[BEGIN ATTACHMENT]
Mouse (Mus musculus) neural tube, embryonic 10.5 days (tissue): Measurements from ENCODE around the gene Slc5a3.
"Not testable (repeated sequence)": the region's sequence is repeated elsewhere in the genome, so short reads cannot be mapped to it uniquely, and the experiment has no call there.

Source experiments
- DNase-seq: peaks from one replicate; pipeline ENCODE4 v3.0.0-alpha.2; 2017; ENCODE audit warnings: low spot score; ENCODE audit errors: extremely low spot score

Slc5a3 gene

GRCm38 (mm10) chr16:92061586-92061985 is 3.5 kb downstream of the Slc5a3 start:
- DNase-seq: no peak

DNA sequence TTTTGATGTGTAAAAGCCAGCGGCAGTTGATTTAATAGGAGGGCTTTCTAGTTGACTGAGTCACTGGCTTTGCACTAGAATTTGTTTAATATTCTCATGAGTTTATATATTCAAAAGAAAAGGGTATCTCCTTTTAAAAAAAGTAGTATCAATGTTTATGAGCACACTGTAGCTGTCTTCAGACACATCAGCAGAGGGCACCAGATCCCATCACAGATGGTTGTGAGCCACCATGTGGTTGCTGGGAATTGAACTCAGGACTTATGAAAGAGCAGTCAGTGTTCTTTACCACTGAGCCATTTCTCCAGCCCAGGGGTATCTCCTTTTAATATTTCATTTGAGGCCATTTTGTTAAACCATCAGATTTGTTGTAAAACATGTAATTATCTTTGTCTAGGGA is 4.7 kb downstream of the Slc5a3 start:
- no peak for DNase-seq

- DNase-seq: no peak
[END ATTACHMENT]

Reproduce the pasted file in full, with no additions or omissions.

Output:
Mouse (Mus musculus) neural tube, embryonic 10.5 days (tissue): Measurements from ENCODE around the gene Slc5a3.
"Not testable (repeated sequence)": the region's sequence is repeated elsewhere in the genome, so short reads cannot be mapped to it uniquely, and the experiment has no call there.

Source experiments
- DNase-seq: peaks from one replicate; pipeline ENCODE4 v3.0.0-alpha.2; 2017; ENCODE audit warnings: low spot score; ENCODE audit errors: extremely low spot score

Slc5a3 gene

GRCm38 (mm10) chr16:92061586-92061985 is 3.5 kb downstream of the Slc5a3 start:
- DNase-seq: no peak

DNA sequence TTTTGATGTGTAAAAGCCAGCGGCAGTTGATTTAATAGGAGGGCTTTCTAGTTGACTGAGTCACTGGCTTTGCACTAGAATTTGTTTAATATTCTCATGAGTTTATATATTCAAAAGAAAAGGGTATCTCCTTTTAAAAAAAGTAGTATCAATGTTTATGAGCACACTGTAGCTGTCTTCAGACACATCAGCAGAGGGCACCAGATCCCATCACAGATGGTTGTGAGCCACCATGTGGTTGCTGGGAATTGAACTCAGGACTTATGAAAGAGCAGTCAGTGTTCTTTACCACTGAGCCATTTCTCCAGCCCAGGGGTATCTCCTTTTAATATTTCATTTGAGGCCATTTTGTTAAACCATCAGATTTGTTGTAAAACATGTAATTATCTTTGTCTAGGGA is 4.7 kb downstream of the Slc5a3 start:
- no peak for DNase-seq

- DNase-seq: no peak